Spider Woman Strikes Back, The (Blu-ray Review)

  • Reviewed by: Dennis Seuling
  • Review Date: Nov 01, 2021
  • Format: Blu-ray Disc
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Spider Woman Strikes Back, The (Blu-ray Review)


Arthur Lubin

Release Date(s)

1946 (November 2, 2021)


Universal Pictures (Kino Lorber Studio Classics)
  • Film/Program Grade: B-
  • Video Grade: B
  • Audio Grade: B
  • Extras Grade: A-

The Spider Woman Strikes Back (Blu-ray Disc)



By 1945, Universal’s monster pictures had run their course and the studio was seeking new sources for thrillers. Drawing on a villain from one of its Sherlock Holmes films, the studio put a female version of a mad doctor at the center of The Spider Woman Strikes Back.

Gale Sondergaard (The Cat and the Canary) returned to the role she originated as Adrea Spedding in the whodunit The Spider Woman. In The Spider Woman Strikes Back, she’s given a completely different identity as Zenobia Dollard, a wealthy woman pretending to be blind in order to attract young women in search of employment as companions. With the help of her frightful assistant Mario (Rondo Hatton), she drains their blood and uses it in her experiments with plants and insects. Her newest employee is Jean Kingsley (Brenda Joyce).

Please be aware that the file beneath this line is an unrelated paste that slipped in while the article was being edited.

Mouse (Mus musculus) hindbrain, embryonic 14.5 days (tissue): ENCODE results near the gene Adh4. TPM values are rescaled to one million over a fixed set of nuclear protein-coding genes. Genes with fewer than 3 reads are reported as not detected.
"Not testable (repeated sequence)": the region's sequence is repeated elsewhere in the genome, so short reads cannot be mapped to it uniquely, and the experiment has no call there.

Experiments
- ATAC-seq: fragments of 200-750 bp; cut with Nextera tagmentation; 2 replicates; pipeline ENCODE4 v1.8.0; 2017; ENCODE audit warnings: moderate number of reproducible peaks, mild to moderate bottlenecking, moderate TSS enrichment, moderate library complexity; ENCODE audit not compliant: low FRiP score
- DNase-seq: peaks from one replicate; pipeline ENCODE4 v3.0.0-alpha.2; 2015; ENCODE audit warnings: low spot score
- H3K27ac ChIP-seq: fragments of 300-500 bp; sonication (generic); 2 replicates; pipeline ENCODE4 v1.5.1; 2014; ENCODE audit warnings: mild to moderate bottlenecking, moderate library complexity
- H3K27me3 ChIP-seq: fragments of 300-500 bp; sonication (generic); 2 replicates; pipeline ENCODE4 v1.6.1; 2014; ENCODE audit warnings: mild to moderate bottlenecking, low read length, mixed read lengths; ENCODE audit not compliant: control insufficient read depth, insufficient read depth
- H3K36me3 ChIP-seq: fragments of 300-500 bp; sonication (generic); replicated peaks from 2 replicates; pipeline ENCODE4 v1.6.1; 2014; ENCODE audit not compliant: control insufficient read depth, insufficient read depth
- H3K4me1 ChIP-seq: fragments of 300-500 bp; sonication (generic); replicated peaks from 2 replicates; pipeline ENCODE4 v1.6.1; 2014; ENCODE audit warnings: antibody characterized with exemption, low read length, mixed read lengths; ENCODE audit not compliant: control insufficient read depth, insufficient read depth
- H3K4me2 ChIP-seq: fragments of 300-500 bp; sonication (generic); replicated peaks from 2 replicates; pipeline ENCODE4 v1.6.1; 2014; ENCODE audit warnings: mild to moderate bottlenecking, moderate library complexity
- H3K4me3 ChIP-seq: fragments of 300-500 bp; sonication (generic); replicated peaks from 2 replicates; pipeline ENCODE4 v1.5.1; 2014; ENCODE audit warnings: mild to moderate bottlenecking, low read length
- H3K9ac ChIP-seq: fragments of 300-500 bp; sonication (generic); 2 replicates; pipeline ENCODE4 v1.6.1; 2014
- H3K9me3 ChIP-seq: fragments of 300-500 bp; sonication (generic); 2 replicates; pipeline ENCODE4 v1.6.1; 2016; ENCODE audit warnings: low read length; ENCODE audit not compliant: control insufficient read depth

Jean has been told that Dollard can’t seem to retain companions for long but disregards this danger sign. She is wary, however, of mute Mario, eerily lurking about. Dollard is very kind to her, even persuading her to drink a glass of milk every night for her health. Unbeknownst to Jean, the milk is drugged so that she will remain asleep while Dollard and Mario sneak into her bedroom and harvest her blood.